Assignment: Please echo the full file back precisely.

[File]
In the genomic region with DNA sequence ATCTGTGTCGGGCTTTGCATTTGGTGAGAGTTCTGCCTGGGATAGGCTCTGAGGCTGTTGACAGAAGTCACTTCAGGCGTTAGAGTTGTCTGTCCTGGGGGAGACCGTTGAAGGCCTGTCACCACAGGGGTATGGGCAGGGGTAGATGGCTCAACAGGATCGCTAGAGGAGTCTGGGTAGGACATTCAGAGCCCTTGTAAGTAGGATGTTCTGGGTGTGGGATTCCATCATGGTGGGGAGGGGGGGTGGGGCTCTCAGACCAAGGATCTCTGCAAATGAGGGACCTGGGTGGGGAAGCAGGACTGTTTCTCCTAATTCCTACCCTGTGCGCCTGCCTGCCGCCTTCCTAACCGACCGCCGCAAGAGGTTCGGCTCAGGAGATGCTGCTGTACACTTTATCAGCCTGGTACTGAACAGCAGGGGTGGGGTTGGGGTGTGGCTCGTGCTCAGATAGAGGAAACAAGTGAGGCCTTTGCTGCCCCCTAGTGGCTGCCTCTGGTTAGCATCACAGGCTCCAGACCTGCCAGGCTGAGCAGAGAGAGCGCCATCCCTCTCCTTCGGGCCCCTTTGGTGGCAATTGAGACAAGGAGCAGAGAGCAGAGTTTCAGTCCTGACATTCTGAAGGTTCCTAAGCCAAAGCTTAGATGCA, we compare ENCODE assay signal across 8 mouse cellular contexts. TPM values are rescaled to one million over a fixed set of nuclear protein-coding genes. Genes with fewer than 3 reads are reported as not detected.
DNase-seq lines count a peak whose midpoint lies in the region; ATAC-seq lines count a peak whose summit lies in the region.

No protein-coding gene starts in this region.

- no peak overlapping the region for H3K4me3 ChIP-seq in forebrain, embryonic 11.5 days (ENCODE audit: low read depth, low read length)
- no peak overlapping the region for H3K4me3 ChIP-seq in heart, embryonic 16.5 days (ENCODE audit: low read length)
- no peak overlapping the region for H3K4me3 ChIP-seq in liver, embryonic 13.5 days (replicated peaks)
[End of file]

In the genomic region with DNA sequence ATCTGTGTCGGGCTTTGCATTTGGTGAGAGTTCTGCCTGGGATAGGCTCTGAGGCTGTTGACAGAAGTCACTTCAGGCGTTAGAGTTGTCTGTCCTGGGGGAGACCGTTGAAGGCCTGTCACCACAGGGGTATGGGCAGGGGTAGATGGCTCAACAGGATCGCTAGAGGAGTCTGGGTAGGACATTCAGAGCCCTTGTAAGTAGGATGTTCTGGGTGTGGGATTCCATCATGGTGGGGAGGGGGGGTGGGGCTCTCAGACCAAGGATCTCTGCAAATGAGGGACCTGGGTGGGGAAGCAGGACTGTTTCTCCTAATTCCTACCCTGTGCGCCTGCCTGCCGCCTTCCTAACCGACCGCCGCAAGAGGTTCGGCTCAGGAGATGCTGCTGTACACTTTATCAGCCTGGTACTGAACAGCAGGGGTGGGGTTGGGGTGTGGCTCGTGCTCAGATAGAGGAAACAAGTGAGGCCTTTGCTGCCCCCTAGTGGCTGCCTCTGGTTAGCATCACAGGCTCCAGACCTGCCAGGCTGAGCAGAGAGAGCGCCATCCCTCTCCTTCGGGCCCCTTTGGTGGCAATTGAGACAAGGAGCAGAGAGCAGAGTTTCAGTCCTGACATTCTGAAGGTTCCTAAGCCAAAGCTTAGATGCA, we compare ENCODE assay signal across 8 mouse cellular contexts. TPM values are rescaled to one million over a fixed set of nuclear protein-coding genes. Genes with fewer than 3 reads are reported as not detected.
DNase-seq lines count a peak whose midpoint lies in the region; ATAC-seq lines count a peak whose summit lies in the region.

No protein-coding gene starts in this region.

- no peak overlapping the region for H3K4me3 ChIP-seq in forebrain, embryonic 11.5 days (ENCODE audit: low read depth, low read length)
- no peak overlapping the region for H3K4me3 ChIP-seq in heart, embryonic 16.5 days (ENCODE audit: low read length)
- no peak overlapping the region for H3K4me3 ChIP-seq in liver, embryonic 13.5 days (replicated peaks)